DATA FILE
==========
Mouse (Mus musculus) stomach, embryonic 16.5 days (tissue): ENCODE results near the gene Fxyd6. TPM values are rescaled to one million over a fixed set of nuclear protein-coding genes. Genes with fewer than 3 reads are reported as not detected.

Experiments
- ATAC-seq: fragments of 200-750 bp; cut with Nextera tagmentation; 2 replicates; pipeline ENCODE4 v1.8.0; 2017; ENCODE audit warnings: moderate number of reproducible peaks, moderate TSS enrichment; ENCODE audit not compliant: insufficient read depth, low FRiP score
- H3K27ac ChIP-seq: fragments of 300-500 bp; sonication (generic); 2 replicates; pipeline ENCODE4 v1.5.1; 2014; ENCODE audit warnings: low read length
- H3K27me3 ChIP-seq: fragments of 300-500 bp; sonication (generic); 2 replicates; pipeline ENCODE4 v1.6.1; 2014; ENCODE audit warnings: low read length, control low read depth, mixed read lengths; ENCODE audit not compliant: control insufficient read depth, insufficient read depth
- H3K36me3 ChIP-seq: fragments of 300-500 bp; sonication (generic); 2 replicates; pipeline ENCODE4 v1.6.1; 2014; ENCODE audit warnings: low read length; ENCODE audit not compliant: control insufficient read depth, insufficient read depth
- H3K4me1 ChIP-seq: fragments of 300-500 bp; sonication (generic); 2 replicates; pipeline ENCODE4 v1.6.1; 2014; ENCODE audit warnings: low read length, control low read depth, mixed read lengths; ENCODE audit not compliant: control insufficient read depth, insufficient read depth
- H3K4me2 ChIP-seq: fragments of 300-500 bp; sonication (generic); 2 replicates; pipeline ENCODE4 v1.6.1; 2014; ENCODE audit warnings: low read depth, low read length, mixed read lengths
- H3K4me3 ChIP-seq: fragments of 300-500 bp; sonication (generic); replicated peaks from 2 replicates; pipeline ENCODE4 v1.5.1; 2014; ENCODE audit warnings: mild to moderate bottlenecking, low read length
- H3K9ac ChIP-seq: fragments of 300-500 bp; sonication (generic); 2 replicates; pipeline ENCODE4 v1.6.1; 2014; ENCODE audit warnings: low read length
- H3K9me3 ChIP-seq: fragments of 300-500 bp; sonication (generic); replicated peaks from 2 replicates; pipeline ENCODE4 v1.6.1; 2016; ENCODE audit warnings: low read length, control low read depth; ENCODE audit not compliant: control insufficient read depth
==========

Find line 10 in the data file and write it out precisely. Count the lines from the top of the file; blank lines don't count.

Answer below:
- H3K9ac ChIP-seq: fragments of 300-500 bp; sonication (generic); 2 replicates; pipeline ENCODE4 v1.6.1; 2014; ENCODE audit warnings: low read length